Our browser (netscape) allowed us to bookmark our favorite places so we didn’t forget them. I used to have way too many. And then really simple syndication showed up (RSS) and that was pretty awesome. Sites created an RSS ‘feed’ which was a link of sorts. We then had RSS ‘readers’ and presto, web sites and readers could ‘feed’ us what they updated without us going back to the site to load it up every hour or two. A syndication of information of sorts, quite useful and all of a sudden EVERYONE has an RSS feed.   Then we had ‘shared’ bookmarks. The concept of shared online bookmarks dates back to April 1996 with the launch of itList. Within the next three years, online bookmark services became competitive, with venture-backed companies such as Backflip, Blink, Clip2, ClickMarks, HotLinks, and others entering the market. Then Delicious in 2006 along with reddit, newsvine and dig showed up. All of these allowed us to share what we thought was cool and interesting that we found on the web.  Collaborative tagging so-to-speak.

And then came Twitter. I found that the best way to use Twitter is to consume and drink from twitter and not to necessarily feel so inclined to ‘tweet’ incessantly. With my RSS reader, I have to launch it and peel through (and find) the feeds ‘I’ have chosen to read. With twitter, if I follow people who are smarter than I am, they find things that they ‘tweet’ about and ‘tweet’ them out. Even the ‘re-tweeting’ of things becomes a beacon and new river of new information for me to see and learn from. Think about it –  using smarter people and friends to find cool things to discover and read about on the net in just a short 140 character ‘tweet’. No long story to read, a quick blurb and a link. If I think it may be interesting, I’ll read it. Sometimes I don’t even need to read the article – its encapsulated enough in a tweet. And, yes I get to see what is most obvious about twitter delivered to my mobile or ipad, which is the current trends and events that happen somewhere on the planet which CNN and ABC never get to first anymore. Its usually someone with a mobile phone who ‘tweets’ it. (Think the jet in the Hudson river in NYC).

Yes Twitter can be used as a marketing tool and is all the time – sometime too much so. Twitter’s usefulness as a ‘free’ loudspeaker or podium for their services /software/business can work against people more often than not as its abused so much so that way. But as a way to consume snippets of information from around the planet for even short periods of time from people who are experts at one thing or another that you are NOT an expert at, is pure serendipity. There’s no other tool like it today.

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The Day the Studios and Theaters Stood Still

Sometime in the near future there will be an explosion heard only in the entertainment trades and whispered and talked about between studios, marketing executives,  theater owners and DVD retailers. The FCC gave everyone permission to enter this pissing match and what a pissing match it will be.

If you ever go to the movies (and many of us do) with more than 1 person – so two people attend a film and you have a child where you needed to hire a sitter, you might not be going to the theater so quickly anymore. Well, maybe you still will. Time will tell this one. Soon, a mere 6 weeks AFTER any movie starts playing in a theater, you will be able to watch it at home in the comfort of your ‘Aunt Fay’s couch’ (nod to Steely Dan) on your nice large LCD flat panel TV.  To help you To help you visualize what this means in numbers, there are about 115 million television households in the US. Approximately 100 million of them are currently cable, satellite or IPTV subscribers. Through these cable boxes (although not every one of them, only the ‘digital’ households that have a set-top box) you will be able to purchase the very same film that was JUST in the theaters 6 weeks ago on cable for $24.99 – called premium V.O.D. – video-on-demand.  BUT, the movie studios will be able to activate a technology to prevent films sold through video-on-demand cable systems from being copied.  This is the ruling that the FCC just allowed in May 2010 after a two year battle with the studios.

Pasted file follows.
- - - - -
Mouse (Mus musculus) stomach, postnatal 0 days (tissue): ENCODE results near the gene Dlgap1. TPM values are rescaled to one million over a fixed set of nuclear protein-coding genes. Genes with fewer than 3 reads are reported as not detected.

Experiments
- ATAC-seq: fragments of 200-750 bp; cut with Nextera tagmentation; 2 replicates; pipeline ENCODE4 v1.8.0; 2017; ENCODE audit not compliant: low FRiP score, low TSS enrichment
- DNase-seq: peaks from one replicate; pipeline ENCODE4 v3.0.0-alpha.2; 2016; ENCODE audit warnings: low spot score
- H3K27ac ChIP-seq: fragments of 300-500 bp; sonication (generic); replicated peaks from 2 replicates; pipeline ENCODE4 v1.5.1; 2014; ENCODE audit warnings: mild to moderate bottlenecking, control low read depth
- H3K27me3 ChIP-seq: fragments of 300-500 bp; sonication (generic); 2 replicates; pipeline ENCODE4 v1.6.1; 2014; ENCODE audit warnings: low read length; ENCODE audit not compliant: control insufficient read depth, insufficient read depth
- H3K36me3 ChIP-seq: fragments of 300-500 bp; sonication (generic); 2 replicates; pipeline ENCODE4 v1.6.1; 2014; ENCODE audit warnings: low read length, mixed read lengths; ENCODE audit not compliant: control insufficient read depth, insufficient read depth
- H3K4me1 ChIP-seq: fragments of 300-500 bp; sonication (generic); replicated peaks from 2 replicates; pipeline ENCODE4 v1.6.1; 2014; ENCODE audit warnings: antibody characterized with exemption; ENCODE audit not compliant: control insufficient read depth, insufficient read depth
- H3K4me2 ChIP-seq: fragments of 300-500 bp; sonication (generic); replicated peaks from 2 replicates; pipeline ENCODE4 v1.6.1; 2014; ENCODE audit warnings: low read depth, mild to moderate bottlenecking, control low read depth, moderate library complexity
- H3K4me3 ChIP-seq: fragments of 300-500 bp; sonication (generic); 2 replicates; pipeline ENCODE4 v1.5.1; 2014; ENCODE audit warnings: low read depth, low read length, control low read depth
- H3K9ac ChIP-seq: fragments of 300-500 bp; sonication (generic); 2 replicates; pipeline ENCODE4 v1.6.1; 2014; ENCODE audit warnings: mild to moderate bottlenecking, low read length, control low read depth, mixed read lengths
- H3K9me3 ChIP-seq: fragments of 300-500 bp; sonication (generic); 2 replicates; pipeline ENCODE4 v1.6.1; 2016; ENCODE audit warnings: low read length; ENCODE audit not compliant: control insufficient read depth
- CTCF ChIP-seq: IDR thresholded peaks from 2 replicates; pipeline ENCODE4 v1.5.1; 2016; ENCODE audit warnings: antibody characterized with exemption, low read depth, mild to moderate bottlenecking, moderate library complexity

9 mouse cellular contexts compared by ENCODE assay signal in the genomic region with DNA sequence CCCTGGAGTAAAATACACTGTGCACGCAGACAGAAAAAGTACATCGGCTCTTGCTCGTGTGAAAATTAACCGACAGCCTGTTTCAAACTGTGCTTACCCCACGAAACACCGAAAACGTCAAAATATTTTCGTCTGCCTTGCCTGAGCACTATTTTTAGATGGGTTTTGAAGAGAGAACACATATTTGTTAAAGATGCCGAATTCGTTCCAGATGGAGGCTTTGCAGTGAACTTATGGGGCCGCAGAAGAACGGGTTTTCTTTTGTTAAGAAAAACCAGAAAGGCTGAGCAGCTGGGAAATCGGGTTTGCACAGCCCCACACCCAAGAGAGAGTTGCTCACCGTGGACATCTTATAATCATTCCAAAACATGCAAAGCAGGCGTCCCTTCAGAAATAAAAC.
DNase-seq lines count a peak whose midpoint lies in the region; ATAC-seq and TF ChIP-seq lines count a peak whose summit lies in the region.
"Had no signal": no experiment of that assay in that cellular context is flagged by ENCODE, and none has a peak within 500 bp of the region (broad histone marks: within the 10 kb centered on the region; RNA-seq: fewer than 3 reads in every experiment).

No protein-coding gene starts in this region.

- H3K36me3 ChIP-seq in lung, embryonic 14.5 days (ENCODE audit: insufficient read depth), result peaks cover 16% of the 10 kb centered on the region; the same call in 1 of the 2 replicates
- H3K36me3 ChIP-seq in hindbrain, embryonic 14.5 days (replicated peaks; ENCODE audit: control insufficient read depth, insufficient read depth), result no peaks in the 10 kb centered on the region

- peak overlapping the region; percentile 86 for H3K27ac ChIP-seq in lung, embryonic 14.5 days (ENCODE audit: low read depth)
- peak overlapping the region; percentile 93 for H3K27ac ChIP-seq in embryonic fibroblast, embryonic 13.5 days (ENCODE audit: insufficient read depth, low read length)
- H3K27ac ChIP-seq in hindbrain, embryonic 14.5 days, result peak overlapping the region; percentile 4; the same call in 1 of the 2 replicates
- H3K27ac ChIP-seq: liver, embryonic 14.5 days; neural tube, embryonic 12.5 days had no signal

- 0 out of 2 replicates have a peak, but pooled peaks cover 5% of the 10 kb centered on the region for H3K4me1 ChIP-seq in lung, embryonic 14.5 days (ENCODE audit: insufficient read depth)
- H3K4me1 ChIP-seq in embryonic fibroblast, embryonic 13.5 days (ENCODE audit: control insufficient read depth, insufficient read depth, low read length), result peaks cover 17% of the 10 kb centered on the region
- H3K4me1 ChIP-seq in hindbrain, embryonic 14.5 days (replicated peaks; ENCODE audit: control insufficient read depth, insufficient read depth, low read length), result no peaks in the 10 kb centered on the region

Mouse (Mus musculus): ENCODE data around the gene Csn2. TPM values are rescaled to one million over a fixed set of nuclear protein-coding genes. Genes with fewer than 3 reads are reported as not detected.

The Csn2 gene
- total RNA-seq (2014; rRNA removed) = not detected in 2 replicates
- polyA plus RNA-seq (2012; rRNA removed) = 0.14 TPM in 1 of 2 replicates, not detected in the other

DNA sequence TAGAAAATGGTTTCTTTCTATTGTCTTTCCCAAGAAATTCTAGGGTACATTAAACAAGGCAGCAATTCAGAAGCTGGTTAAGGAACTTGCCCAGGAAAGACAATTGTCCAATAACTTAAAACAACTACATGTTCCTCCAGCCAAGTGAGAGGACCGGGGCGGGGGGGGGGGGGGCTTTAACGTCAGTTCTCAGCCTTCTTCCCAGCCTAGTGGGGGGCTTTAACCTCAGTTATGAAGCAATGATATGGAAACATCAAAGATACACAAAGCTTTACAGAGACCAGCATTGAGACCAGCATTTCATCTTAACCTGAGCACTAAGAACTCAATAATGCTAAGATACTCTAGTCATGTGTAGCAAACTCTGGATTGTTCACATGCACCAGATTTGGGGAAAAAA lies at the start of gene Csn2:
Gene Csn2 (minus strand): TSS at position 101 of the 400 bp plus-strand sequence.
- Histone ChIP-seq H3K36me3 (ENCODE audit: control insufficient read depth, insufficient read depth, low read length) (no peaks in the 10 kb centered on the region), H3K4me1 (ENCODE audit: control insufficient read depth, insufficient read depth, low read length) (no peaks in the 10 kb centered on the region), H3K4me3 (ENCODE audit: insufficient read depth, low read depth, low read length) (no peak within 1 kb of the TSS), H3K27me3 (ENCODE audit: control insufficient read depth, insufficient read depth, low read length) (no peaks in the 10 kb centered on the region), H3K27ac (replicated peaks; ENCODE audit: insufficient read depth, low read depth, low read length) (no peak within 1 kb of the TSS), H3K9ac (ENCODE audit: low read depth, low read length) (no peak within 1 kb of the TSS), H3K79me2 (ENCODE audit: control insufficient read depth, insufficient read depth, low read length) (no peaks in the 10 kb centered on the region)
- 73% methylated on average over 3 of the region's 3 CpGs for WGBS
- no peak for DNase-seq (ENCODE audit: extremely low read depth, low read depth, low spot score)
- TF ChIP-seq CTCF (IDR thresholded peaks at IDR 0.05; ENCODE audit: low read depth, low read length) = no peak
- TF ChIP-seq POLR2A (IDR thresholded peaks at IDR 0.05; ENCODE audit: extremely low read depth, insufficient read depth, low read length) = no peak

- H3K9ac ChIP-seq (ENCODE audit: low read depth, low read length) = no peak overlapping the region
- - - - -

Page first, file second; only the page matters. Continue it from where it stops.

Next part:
Right now, theaters get an exclusive period — 120 days (4 months vs. 6 weeks), on average — to serve up new movies. Then the releases appear on television video-on-demand services at a price of about $4.99. Now the studios want to offer us new movies on video-on-demand services about 45 days after they arrive in theaters.  But, you can’t keep a copy or make a copy (your DVR, VHS or whatever won’t work). Just like a theater, once its over, its over.

So, if you are more than 2 people (+ a baby sitter), and unless you are dying to see the film on a BIG screen, I guess you might wait a few weeks.

So, what’s the big deal? For starters, the theater owners, have made it clear that releasing a movie early on video-on-demand services — thus cutting into their window — would be the equivalent of declaring war. They feel people will be more reluctant to buy movie tickets, at an average cost of almost $8, if they know they can catch the same film just a few weeks later in their living rooms, and for less money than it costs to haul the whole family to the theater. The average moviegoer spends more than $3 on popcorn and soda and the like, the cost of Friday night at the movies for a family of four can easily reach $45 – $60 — or much more in cities like New York and California.   And theater owners say this doesn’t take into account second-run and discount theaters, and that there are big exceptions: “Inception,” for instance, was still raking in millions in theaters 10 weeks after its release.

Next up, DVD retailers are fuming – Best Buy and Wal-Mart have told the studios they will retaliate against anyone who tries early-release V.O.D. because of the threat it poses to DVD sales. Huh, what DVD sales? The DVD is going the way of the CD in case anyone hasn’t noticed. Blockbuster just filed for bankruptcy. DVD sales for the year are expected to total about $9.9 billion, down 30 percent from their peak in 2004  (about $13 billion), according to Adams Media Research.